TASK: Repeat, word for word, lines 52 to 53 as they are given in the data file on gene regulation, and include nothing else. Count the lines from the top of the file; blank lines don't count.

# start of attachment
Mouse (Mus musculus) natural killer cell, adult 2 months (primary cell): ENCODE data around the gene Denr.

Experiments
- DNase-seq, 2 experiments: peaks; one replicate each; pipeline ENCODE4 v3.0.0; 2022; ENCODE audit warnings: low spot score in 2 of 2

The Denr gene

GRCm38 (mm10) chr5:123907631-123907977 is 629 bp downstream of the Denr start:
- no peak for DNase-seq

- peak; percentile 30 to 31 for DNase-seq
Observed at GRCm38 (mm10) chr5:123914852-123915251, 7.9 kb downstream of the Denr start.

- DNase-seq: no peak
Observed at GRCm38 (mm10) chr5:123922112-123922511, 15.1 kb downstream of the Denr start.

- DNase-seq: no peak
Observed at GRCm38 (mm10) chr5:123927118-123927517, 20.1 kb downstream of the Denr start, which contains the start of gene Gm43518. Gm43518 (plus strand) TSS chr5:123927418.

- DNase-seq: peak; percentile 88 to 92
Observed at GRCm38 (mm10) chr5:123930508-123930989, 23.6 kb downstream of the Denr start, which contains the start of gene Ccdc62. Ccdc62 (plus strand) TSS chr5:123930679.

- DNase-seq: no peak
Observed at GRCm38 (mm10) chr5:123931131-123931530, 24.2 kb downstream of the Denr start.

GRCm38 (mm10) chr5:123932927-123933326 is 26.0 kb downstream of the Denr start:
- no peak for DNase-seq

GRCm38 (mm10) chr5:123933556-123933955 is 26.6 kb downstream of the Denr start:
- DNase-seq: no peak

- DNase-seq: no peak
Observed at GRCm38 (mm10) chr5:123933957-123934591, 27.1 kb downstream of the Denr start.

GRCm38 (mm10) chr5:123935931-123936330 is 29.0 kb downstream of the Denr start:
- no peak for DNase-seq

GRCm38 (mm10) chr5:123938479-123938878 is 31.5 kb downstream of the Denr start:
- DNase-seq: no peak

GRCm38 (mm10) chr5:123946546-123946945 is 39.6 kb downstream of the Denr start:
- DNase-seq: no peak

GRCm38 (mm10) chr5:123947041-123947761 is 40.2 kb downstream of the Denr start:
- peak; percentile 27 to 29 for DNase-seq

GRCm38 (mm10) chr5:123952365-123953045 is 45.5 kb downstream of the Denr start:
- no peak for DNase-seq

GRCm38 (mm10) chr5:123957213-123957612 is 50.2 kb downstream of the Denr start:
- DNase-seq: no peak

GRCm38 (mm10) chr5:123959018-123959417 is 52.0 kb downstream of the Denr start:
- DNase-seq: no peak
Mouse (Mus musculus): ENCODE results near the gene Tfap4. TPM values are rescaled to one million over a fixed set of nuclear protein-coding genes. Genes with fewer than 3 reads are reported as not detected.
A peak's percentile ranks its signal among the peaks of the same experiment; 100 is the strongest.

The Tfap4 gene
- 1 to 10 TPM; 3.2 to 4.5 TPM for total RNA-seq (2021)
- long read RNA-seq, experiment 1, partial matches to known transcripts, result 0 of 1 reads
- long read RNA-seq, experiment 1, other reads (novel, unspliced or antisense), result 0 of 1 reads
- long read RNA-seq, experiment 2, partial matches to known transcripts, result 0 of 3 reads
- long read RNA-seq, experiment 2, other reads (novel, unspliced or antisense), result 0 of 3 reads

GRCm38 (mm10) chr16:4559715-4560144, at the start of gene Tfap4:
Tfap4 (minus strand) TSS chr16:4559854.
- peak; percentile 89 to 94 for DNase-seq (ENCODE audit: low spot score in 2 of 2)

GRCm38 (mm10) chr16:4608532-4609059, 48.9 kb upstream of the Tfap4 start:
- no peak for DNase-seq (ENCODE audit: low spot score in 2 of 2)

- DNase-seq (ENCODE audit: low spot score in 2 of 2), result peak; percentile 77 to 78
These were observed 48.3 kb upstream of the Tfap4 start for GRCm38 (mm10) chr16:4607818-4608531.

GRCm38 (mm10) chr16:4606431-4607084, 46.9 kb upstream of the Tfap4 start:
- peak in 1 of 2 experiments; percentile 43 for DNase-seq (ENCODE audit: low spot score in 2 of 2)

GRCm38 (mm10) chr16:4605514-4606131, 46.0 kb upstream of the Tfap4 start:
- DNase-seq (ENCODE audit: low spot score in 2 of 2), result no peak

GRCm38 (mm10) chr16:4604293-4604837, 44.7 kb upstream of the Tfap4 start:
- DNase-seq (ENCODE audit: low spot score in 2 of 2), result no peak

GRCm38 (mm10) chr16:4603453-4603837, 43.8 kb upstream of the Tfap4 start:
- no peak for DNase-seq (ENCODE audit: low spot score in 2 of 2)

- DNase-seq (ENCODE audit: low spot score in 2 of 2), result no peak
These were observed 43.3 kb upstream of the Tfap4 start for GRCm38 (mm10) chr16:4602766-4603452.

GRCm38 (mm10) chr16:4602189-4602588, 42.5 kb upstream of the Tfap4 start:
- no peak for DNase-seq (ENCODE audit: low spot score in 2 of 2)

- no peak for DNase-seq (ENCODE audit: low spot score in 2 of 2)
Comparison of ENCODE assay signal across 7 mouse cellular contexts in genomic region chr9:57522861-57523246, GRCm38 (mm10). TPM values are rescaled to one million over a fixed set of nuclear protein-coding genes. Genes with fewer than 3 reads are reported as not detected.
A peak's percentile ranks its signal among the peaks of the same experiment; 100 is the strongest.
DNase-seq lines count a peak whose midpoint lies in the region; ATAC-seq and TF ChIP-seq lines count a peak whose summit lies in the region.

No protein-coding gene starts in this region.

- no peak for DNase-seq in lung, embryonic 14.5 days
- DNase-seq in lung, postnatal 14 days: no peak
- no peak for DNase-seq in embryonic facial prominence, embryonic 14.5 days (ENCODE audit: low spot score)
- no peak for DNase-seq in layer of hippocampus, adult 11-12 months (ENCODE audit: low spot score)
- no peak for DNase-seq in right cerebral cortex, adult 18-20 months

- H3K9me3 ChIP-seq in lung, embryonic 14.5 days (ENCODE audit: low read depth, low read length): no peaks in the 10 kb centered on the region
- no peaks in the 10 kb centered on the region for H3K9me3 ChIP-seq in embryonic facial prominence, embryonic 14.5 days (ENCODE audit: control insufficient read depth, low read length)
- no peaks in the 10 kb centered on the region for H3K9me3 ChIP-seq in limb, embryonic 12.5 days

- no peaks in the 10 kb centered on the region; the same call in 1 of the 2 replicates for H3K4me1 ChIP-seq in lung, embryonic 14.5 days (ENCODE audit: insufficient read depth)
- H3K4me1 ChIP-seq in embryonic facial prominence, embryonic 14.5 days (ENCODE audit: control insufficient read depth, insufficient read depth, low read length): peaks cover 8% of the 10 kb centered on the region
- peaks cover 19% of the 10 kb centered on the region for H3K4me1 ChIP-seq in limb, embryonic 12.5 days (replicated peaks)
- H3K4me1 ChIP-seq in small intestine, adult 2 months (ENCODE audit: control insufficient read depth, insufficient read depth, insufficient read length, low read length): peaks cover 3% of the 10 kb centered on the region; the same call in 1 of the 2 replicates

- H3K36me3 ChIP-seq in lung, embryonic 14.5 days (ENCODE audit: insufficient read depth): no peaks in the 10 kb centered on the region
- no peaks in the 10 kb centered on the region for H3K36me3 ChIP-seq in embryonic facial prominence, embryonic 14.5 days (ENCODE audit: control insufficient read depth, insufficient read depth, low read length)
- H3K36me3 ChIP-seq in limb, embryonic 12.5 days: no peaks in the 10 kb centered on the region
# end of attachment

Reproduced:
GRCm38 (mm10) chr16:4606431-4607084, 46.9 kb upstream of the Tfap4 start:
- peak in 1 of 2 experiments; percentile 43 for DNase-seq (ENCODE audit: low spot score in 2 of 2)